Italy’s Farms with Social Purpose


For a couple of pleasant hours, I sat at a table outside the beautiful masonry house that anchors the Fattoria Sociale di Montepacini, an extraordinary rural experiment in social conscience in the Marche region of east-central Italy. I listened to Marco Marchetti, its ebullient director, explain the farm and its mission. “We want to change people who are dependent to being people who are independent,” he said, summarizing his organization’s objective. “We want to replace the idea of being cared for with the idea of caring about.”

Clearly, this is not a typical farm.  It’s a fascinating form of social support that combines several cultural attributes. Above all is the thoughtful consideration of people who have challenges in life, whether physical, mental, or behavioral disabilities. Families with members who are challenged and at risk of long-term dependency can come to this farm as interns and be supported as well as learn a useful vocation.

Some interns learn how to grow vegetables, caring for gardens and fields that produce edible crops. Each week, people in the province order boxes of harvested items and then come to pay for and take the produce home.  The sales of these products, along with a fully functioning restaurant, provide an income stream that supports the program. Other interns tend animals on the farm. Still others learn to become chefs. And others learn to be skilled waiters — a proud profession in Italy that some people stay with for a lifetime.

The City of Fermo, capital of the province of the same name, provided 13 hectares (32 acres) of land to the farm as a part of its responsibility to its citizens. People and companies also make annual donations. Supporters of the farm frequently meet over meals to share in their common interest in supporting members of the community who are less fortunate.

Before one of these sociable dinners, I met several of the interns. They are happy to be part of a nurturing community. Several live on the farm as full-time residents; others go to their family homes each night after they finish their work.

On this particular evening, a baker from another community was invited to give a presentation of his craft. He explained in detail the ingredients and processes with which he produces various artisanal breads. The tables were provided with baskets of his tasty breads. As he spoke, the passion for his craft was palpable. Beside him, his wife sat smiling with their small child; she would occasionally amplify a point that her husband made.

I had visited this farm once before and had a lovely lunch with two friends. That time we dined outside under a copse of trees. The servers were affable, efficient, and obviously well-trained. The director praised several for their exceptional achievements. Few things are sweeter in Italy that sitting outside and enjoying a well-prepared meal that comes from the fields you can see from your seat.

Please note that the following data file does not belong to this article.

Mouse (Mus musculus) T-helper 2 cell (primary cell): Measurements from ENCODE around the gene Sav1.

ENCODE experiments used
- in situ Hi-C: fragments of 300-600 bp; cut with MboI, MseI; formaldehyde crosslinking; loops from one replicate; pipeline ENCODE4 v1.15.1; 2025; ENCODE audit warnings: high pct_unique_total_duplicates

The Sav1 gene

I had assumed that this was an unusual if not unique operation, that we were fortunate to have such a farm close by. I quickly learned that my assumption was wrong. Italy has hundreds of — perhaps even a thousand — such farms, all part of a fast-growing movement known as “social farming.” Starting in the 2010s, the number of such farms has grown exponentially, and they are now found throughout the country.

All of them provide learning opportunities for people with disabilities — in whatever form they may take. They equip them with life-building skills, enabling them to eventually live independently. The social farms build competence in an area of meaningful work as well as the people’s confidence in themselves. One can see how the interns enjoy what they are doing; they thrive as part of society, with the same sense of pride in their efforts as anyone else.

Images courtesy of Fattoria Sociale di Montepacini.

Recognized formally by law in 2015, social farming in Italy embodies four purposes. Serving people with disabilities and who are disadvantaged, including youth. Developing personal skills useful for daily living through a community effort. Improving the emotional and cognitive functions of individuals through engagement in agriculture. And encouraging environmental education and biodiversity.

In a real sense, such efforts pay off in the larger society by keeping challenged people from falling into homelessness and despair. It teaches people that the best support system is themselves. This is possibly an avenue that people in the United States could explore when they point to mental illness as the source of social problems. Address the conditions before they explode into a national crisis.

It’s also a way of strengthening community by demonstrating how volunteers can make a real difference. Marchetti himself serves as director without pay. He has poignantly expressed how personally fulfilling this role has been for him. He spent years working in public administration but eventually felt burdened by the weight of politics. His current role lets him experience, face to face, the benefits of his work on the faces and in the minds of people in need.

Marco displays a passionate faith in the young people who are acquiring new skills, learning how to participate in the community — and in the important role of agriculture in communities. Through their experiences the participants can feel not disabled but fully able to contribute. 

Social farming nurtures human relationships. By instilling self-sufficiency and respect for people with varied abilities, it is making an impressive difference in Italy.

Mark Hinshaw
Mark Hinshaw
Mark Hinshaw is a retired architect and city planner who lived in Seattle for more than 40 years. For 12 years he had a regular column on architecture for The Seattle Times and later was a frequent contributor to Crosscut. He now lives in a small hill town in Italy.


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